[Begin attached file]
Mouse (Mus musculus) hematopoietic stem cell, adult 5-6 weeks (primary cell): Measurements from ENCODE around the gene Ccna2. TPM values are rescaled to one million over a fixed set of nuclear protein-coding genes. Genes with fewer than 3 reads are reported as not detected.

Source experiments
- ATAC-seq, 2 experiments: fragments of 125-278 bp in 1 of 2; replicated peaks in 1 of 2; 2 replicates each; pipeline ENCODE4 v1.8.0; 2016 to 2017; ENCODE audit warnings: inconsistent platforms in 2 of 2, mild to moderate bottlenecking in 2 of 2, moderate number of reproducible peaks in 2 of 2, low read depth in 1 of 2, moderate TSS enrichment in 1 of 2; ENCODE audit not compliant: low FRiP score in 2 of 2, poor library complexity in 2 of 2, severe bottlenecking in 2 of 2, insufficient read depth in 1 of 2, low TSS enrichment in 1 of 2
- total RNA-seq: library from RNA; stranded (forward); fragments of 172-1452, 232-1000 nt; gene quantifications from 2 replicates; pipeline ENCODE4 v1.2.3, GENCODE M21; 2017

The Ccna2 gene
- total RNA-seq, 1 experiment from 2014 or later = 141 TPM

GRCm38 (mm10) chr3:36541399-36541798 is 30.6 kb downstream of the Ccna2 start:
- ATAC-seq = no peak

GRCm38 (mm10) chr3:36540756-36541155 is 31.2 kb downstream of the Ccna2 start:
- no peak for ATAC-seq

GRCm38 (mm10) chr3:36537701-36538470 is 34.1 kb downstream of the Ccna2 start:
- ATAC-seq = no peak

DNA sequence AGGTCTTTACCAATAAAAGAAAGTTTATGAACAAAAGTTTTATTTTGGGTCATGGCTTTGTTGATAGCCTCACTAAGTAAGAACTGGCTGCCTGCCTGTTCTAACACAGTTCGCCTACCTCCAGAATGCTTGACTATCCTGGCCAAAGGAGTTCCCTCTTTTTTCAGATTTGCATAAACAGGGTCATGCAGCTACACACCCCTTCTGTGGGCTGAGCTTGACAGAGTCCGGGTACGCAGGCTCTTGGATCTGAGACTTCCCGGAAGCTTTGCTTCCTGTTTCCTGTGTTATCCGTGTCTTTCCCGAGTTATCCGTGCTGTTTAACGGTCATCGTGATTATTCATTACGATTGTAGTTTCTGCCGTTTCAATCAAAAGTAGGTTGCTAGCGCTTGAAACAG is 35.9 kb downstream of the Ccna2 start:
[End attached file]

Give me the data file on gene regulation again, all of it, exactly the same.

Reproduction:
Mouse (Mus musculus) hematopoietic stem cell, adult 5-6 weeks (primary cell): Measurements from ENCODE around the gene Ccna2. TPM values are rescaled to one million over a fixed set of nuclear protein-coding genes. Genes with fewer than 3 reads are reported as not detected.

Source experiments
- ATAC-seq, 2 experiments: fragments of 125-278 bp in 1 of 2; replicated peaks in 1 of 2; 2 replicates each; pipeline ENCODE4 v1.8.0; 2016 to 2017; ENCODE audit warnings: inconsistent platforms in 2 of 2, mild to moderate bottlenecking in 2 of 2, moderate number of reproducible peaks in 2 of 2, low read depth in 1 of 2, moderate TSS enrichment in 1 of 2; ENCODE audit not compliant: low FRiP score in 2 of 2, poor library complexity in 2 of 2, severe bottlenecking in 2 of 2, insufficient read depth in 1 of 2, low TSS enrichment in 1 of 2
- total RNA-seq: library from RNA; stranded (forward); fragments of 172-1452, 232-1000 nt; gene quantifications from 2 replicates; pipeline ENCODE4 v1.2.3, GENCODE M21; 2017

The Ccna2 gene
- total RNA-seq, 1 experiment from 2014 or later = 141 TPM

GRCm38 (mm10) chr3:36541399-36541798 is 30.6 kb downstream of the Ccna2 start:
- ATAC-seq = no peak

GRCm38 (mm10) chr3:36540756-36541155 is 31.2 kb downstream of the Ccna2 start:
- no peak for ATAC-seq

GRCm38 (mm10) chr3:36537701-36538470 is 34.1 kb downstream of the Ccna2 start:
- ATAC-seq = no peak

DNA sequence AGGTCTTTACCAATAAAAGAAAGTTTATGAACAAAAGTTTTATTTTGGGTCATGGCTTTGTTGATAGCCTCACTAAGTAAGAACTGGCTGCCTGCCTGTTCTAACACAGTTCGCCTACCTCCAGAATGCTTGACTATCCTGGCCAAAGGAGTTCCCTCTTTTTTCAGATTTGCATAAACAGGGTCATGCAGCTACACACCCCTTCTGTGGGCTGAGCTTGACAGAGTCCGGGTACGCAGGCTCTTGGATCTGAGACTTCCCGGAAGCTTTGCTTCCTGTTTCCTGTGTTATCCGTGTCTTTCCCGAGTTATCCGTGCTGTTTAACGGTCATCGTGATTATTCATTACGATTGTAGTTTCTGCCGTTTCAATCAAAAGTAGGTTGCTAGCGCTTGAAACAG is 35.9 kb downstream of the Ccna2 start: